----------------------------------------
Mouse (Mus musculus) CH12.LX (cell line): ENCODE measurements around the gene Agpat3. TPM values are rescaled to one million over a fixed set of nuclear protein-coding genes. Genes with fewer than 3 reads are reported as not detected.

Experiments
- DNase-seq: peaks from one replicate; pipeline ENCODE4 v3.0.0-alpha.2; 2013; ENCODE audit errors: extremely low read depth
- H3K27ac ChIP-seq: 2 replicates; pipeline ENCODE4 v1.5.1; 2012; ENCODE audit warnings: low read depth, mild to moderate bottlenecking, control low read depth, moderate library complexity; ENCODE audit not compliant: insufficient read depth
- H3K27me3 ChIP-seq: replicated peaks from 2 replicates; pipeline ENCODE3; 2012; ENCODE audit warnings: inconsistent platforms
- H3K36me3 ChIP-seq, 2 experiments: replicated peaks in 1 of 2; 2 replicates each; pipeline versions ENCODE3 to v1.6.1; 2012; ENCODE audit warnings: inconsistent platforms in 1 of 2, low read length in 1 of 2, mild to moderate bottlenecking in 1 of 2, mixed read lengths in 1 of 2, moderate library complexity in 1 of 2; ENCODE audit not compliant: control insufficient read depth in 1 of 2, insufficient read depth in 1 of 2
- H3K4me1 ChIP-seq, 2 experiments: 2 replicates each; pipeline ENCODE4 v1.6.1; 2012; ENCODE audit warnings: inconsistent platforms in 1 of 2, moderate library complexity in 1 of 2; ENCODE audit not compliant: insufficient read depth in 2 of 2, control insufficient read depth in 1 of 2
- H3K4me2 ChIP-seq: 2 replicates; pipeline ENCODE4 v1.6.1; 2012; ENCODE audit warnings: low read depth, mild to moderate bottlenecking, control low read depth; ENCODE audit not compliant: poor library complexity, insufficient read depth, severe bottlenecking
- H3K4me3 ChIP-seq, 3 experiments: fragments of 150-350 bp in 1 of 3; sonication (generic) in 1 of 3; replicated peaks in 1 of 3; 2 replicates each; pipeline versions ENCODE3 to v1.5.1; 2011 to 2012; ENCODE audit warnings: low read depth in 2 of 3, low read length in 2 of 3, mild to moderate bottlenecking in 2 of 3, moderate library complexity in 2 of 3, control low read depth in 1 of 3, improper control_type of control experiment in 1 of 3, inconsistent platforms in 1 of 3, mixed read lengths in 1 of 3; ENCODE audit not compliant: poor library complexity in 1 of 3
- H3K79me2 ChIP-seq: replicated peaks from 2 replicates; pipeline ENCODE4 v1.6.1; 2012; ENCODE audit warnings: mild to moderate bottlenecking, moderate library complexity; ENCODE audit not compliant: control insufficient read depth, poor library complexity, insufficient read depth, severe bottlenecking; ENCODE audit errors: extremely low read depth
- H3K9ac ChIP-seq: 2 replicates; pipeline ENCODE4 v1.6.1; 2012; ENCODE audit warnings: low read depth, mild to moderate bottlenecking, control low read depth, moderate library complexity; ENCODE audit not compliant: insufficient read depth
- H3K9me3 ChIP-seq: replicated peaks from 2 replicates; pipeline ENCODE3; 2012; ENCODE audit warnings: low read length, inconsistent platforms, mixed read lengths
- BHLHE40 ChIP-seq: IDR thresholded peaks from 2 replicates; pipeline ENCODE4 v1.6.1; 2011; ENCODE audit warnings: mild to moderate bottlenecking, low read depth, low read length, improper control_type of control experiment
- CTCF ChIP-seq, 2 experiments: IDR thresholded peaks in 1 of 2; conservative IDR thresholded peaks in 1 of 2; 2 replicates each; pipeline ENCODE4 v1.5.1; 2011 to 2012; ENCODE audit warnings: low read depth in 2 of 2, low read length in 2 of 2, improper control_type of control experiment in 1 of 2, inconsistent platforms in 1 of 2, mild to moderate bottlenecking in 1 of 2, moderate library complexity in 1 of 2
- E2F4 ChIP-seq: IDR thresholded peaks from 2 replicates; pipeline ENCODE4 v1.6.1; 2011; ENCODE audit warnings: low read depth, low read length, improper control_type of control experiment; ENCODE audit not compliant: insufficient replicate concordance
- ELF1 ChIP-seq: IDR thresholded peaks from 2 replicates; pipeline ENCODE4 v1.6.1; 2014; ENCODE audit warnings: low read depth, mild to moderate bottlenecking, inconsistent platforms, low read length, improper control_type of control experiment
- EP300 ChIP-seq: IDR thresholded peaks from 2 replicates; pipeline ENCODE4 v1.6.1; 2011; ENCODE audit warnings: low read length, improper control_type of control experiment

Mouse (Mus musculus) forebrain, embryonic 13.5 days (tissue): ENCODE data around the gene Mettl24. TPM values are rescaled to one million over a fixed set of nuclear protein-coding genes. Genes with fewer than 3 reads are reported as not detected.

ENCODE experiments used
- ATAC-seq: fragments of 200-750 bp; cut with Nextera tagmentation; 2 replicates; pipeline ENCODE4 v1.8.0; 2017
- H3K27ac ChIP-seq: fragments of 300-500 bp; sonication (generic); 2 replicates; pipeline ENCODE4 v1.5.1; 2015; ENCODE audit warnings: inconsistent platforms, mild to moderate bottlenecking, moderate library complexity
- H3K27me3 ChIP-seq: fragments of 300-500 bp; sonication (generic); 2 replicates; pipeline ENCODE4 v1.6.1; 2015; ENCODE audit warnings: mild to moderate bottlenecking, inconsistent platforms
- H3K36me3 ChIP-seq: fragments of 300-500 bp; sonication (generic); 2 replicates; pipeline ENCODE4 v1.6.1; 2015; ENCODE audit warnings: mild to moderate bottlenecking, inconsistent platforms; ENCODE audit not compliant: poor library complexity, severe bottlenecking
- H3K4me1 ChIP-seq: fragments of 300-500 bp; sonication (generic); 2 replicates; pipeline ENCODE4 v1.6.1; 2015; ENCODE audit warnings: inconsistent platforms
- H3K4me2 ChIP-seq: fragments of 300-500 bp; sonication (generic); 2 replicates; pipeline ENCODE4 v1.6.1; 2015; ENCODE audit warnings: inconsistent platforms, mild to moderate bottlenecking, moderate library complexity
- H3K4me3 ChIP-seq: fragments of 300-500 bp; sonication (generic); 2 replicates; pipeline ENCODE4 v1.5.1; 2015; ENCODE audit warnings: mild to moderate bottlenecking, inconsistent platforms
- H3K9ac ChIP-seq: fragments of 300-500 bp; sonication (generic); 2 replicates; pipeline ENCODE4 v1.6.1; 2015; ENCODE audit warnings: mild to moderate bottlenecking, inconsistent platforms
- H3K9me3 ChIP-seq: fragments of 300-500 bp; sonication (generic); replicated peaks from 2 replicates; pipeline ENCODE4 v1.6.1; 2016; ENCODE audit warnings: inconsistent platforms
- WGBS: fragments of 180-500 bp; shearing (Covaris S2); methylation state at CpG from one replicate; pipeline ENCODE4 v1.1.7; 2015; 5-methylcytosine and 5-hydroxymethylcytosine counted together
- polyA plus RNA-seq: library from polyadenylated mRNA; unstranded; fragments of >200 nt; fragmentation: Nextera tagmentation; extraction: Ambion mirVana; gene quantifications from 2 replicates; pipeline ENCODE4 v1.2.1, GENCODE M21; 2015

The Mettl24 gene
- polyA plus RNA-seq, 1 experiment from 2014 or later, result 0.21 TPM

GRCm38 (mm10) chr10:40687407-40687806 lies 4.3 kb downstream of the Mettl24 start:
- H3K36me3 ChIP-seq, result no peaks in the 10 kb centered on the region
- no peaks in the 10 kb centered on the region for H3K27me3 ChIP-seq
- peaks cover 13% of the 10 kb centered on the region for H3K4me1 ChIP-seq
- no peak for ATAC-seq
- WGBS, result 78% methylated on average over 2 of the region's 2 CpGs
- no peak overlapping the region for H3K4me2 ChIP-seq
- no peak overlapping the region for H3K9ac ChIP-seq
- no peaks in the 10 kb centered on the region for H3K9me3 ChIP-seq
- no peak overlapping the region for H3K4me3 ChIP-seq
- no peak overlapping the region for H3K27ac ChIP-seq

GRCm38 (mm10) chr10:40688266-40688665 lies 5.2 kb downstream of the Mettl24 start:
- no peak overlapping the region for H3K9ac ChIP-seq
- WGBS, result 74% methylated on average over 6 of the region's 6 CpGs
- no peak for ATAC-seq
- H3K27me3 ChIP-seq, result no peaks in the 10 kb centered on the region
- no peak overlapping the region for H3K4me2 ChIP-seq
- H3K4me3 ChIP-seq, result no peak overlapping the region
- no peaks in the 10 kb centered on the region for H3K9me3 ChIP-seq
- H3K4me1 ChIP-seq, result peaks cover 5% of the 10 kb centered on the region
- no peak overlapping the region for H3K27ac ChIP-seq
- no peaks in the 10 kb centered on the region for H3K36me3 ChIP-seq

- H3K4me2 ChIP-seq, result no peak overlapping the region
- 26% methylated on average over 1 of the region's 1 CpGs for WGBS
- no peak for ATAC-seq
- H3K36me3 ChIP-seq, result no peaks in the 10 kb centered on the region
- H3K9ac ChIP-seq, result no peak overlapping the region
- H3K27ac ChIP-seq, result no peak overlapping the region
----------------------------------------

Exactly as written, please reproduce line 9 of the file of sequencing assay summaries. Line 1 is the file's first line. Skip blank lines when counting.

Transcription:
- H3K4me3 ChIP-seq, 3 experiments: fragments of 150-350 bp in 1 of 3; sonication (generic) in 1 of 3; replicated peaks in 1 of 3; 2 replicates each; pipeline versions ENCODE3 to v1.5.1; 2011 to 2012; ENCODE audit warnings: low read depth in 2 of 3, low read length in 2 of 3, mild to moderate bottlenecking in 2 of 3, moderate library complexity in 2 of 3, control low read depth in 1 of 3, improper control_type of control experiment in 1 of 3, inconsistent platforms in 1 of 3, mixed read lengths in 1 of 3; ENCODE audit not compliant: poor library complexity in 1 of 3